For the last one decade, I must have visited numerous exhibitions of different stature across India – Jewellery, Home Décor, Engineering, Oil and Gas, Lifestyle Spaces, Retail, Architectural and many more. Few are accommodated in more than 30,000sqm and some are as small as 2000sqm. On inspection, a generic trend has emerged – it’s the tussle to bring in the right set of unique visitors that matches the expectations of exhibitors. Though every B2B exhibition see a lot of traction in visitors footfall, every exhibitor concludes the show with one big question – is the spend on the stall design and erection, travel costs, manpower cost etc. is really worth the effort? That leaves them with only critical question – if they should participate again in the next show. A dreaded question, which every exhibition organiser has been trying to answer since ages.
After a self study, I see the following problems that most Indian exhibition organisers must solve and they are:
- Getting the right mix of Exhibitors
- Create a robust go-to-market strategy
- Attract quality visitors that do business with exhibitors
- Creating the right exhibitor and visitor experience
Though these elements are critical but unfortunately all organisers tend to overlook them. Organisers mostly take the obvious, more conventional and dated track to conduct business only to impede the growth of the exhibition. It eventually becomes apparent, post performance evaluation, in the boardroom,that these pain points are eating away the bottom-line of the company.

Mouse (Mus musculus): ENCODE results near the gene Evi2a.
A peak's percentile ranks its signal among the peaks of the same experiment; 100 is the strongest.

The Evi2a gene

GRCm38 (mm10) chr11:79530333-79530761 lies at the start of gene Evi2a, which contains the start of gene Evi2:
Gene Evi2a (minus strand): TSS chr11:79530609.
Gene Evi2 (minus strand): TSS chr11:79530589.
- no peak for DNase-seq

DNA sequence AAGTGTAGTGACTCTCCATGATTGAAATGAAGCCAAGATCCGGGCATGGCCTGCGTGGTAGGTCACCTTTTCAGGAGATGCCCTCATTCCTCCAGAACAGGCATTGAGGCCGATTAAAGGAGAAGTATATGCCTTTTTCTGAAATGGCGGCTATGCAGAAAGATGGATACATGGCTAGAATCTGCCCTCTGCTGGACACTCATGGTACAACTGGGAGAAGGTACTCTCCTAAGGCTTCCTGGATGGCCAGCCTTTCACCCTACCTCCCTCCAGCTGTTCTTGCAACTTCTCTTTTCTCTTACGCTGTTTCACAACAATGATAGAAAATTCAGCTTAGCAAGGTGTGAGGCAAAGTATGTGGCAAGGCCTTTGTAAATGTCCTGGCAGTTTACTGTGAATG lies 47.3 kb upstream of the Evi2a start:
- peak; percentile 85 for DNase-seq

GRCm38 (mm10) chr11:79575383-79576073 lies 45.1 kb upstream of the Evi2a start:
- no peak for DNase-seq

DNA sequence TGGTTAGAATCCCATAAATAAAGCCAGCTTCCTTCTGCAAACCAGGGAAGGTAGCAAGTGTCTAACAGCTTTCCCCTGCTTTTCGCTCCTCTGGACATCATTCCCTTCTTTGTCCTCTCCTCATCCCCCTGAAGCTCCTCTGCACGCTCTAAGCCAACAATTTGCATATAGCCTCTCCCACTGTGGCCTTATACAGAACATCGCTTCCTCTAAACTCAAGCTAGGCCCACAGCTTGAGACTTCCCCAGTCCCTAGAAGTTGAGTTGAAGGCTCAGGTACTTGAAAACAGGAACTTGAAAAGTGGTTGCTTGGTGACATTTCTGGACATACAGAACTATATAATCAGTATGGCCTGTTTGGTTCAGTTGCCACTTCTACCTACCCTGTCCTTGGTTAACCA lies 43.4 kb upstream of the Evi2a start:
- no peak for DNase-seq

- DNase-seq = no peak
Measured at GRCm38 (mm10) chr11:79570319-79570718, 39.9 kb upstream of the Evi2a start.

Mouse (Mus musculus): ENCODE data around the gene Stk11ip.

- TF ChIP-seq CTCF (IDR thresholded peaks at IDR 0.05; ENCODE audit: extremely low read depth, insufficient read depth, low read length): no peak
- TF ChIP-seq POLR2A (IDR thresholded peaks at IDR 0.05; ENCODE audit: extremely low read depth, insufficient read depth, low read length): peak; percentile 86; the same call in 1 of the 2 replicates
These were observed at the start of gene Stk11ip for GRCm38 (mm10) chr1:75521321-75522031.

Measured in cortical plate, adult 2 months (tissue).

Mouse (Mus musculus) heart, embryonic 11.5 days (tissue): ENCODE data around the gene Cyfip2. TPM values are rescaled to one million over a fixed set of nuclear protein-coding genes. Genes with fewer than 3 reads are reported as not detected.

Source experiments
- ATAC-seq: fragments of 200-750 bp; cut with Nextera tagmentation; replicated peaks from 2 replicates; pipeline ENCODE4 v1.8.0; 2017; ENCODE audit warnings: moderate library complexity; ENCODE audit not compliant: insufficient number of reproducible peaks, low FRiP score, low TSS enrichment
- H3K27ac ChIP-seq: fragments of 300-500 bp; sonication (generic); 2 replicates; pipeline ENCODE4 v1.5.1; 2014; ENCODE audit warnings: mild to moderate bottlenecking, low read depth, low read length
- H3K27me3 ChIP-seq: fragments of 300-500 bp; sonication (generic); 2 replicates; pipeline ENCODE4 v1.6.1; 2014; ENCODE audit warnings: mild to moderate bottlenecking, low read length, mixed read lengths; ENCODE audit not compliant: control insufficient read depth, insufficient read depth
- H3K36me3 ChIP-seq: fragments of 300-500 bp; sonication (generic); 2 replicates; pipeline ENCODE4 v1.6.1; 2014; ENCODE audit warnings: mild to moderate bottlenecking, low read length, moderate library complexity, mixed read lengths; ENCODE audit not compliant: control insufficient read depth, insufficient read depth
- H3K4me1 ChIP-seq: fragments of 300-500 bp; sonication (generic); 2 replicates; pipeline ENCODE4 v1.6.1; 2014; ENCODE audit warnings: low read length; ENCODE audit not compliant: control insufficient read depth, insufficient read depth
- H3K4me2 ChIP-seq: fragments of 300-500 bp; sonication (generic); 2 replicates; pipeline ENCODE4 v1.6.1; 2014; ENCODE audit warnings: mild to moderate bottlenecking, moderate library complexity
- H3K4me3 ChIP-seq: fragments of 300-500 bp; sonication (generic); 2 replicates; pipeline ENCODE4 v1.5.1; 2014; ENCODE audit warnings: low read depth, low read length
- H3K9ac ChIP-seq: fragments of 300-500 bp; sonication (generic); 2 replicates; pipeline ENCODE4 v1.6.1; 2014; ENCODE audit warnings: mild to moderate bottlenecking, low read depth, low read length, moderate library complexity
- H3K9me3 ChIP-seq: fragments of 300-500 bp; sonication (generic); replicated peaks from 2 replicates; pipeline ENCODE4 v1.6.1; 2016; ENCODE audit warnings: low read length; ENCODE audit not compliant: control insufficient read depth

Every industry needs exhibition, but not all exhibitions are profitable. The size of the industry versus the number of companies willing participate, determines the business model. Moreover, how active the participating companies are to launch new products into the market defines their frequency of participation. For example, an engineering or an electrical show may not happen every year as it takes 1yr to 1.5years to develop such engineering products. On the other hand, non-technology based exhibition – such as jewellery, toys, food, plastics and many more can be done on a yearly or half yearly basis. But to make the business successful – a compelling foresight, together with acute planning will lead to higher returns.
Getting the right mix of companies
Every business model is based on a strategic thinking post analysis of a market study of visitor expectations. As the industry grows, the thin peripheral line tend to get diluted amongst the ancillary or support industries. Visitor’s expectation from the exhibition continues to soar year after year and thus, having the definite mix only lead to the stability and continuity of the exhibition. A mix could be either based on an industry’s sub sector or a complete A-Z package e.g. a Food Technology show must have automated machines, testing, large scale kitchen equipment, conveyor belts solution providers, supply chain companies etc in its core. But at the same time, the exhibition must also have ancillary or support categories such as IT, Training Institutes, Banks and any other Factory Accessory items such as welding etc. to complete the bouquet. Getting the right kind of companies under each subsector, I am sure will create a definite delight for all the visitors and exhibitors alike. Apart from this, infusing new peripheral sectors on a year on year basis will keep the ball rolling!
Create a robust go-to-market strategy